Furthermore, no one ever differentiated for me that all kids, whether an immigrant or not, struggle in school at some point. Some of the events that I experienced, such as teasing, American children could relate to. And my parents were also experiencing their own challenges related to acculturation while trying to fit in at work and integrate into the community. Always looking and being from somewhere different, a certain level of normalization would have been more comforting than a discussion of war that further set me apart from my peers.

In the News and Social Media
In elementary school, I watched my peers’ reactions to the Gulf War. While I was excited that my friends finally learned where Iraq and Iran are, I was further embarrassed with the new associations. Fortunately, I grew up in the United States at a time when the media communicated the news much differently. News was broadcast four times during the day, 24-hour news channels on cable didn’t exist, and there was no social media. It felt like a much safer time; maybe because we were protected from repetitive exposure to viewing toxic trauma stories (highly emotionally arousing stories with no resolution)1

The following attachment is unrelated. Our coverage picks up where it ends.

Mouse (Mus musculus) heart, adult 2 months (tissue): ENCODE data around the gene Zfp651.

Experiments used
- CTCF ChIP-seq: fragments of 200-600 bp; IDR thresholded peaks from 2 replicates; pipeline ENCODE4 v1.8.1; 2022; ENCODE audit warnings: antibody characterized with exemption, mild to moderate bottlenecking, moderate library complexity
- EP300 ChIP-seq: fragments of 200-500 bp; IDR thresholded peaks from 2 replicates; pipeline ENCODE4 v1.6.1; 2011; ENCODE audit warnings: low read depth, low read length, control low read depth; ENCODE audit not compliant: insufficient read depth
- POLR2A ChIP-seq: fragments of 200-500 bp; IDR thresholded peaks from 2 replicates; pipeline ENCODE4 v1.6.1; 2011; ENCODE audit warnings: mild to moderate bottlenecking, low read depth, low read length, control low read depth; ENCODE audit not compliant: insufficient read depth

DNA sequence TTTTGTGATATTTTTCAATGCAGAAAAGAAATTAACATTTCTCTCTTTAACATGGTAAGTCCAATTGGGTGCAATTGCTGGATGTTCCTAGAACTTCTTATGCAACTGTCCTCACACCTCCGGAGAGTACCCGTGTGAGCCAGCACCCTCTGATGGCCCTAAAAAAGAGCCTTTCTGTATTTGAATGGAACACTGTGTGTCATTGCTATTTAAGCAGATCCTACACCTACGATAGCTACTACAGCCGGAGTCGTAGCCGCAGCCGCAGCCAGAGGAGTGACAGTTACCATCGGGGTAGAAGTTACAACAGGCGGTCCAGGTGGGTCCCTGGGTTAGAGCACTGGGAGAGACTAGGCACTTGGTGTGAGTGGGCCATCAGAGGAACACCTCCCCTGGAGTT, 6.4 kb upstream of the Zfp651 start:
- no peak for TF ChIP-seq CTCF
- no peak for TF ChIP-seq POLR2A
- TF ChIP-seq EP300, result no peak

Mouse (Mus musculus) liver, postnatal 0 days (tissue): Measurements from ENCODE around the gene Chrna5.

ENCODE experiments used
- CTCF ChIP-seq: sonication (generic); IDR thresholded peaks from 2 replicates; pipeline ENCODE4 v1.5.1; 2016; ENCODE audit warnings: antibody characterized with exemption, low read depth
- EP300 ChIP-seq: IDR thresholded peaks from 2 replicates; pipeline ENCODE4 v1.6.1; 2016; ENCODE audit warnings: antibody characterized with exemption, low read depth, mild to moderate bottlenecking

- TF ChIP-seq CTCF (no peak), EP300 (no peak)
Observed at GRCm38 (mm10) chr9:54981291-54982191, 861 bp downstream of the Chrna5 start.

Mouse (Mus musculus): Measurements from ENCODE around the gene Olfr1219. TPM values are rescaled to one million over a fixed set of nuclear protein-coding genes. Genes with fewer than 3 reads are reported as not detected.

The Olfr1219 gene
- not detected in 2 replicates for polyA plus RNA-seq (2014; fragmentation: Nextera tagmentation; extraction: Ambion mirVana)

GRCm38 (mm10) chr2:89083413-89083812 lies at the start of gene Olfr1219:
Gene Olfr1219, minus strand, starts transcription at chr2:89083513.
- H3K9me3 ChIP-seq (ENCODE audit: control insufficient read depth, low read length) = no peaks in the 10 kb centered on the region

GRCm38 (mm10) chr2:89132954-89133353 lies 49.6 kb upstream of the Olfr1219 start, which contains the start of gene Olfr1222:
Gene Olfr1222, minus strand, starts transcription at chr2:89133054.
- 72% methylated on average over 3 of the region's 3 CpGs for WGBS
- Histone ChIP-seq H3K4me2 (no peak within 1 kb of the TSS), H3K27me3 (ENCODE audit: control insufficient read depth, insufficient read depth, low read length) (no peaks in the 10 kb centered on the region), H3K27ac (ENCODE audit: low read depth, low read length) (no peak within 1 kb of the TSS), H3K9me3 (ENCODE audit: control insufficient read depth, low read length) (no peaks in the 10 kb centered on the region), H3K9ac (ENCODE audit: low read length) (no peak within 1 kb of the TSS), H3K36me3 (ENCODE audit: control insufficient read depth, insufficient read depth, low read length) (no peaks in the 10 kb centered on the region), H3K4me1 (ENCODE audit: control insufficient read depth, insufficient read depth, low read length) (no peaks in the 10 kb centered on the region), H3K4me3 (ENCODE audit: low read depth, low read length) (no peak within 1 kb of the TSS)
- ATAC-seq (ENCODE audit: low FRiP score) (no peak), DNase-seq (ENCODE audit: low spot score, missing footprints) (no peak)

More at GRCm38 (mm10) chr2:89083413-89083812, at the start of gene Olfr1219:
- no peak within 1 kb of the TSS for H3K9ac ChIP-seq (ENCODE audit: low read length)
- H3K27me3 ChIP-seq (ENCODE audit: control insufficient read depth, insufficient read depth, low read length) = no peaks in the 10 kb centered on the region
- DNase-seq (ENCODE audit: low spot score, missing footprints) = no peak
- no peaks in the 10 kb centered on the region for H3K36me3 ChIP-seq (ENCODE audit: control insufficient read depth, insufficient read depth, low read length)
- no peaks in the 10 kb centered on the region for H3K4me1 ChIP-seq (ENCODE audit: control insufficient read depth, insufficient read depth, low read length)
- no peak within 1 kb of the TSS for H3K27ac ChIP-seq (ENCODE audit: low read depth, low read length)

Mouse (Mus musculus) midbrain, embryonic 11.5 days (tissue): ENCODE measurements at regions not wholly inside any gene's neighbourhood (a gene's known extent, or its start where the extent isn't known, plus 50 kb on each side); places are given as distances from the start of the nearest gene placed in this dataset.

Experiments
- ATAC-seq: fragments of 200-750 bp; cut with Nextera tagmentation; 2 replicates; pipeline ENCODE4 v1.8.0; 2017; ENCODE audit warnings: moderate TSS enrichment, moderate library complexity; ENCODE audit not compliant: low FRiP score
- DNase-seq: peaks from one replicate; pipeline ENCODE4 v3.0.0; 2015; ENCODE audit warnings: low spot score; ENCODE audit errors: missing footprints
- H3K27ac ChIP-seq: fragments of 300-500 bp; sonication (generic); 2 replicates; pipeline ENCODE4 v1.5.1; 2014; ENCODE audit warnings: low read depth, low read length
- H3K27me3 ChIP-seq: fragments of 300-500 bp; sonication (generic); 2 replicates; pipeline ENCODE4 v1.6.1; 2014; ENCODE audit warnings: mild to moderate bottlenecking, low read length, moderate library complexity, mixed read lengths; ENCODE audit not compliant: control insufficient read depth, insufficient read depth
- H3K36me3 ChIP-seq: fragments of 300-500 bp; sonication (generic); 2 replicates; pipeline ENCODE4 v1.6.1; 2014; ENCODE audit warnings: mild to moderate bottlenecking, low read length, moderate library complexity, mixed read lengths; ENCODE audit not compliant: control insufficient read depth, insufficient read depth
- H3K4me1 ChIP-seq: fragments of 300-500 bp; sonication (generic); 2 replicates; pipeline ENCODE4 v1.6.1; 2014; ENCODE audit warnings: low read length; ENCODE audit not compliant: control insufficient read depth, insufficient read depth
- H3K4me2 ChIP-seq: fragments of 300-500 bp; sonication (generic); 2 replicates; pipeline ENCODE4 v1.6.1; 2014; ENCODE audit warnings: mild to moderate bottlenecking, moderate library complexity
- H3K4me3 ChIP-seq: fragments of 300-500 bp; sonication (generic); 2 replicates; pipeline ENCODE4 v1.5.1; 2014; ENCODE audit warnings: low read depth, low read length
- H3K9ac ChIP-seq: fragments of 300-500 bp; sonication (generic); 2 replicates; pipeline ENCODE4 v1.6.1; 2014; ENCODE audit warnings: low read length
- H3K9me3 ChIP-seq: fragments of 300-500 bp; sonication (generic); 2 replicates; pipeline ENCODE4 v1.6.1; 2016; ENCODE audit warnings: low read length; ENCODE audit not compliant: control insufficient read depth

BRYCS Photo / Courtesy of CSS Anchorage
Now in the age of digital communication, we are repetitively informed and alerted that we live in times of mass shootings, regular events of terrorism, and ongoing mass migration of people fleeing war and seeking refuge. Despite increased security, places all around the world that appeared safe before, could be attacked at any time. And up until last summer, cable news channels were still talking about a potential war with Iran. 

Exposure to videos and repetitive clips of violence on the news and social media can be disturbing for both children and their parents. Additionally, they may be learning about disturbing events still occurring in their home country and or countries of refuge. Immigrants can harbor guilt for having survived and left their families and friends behind.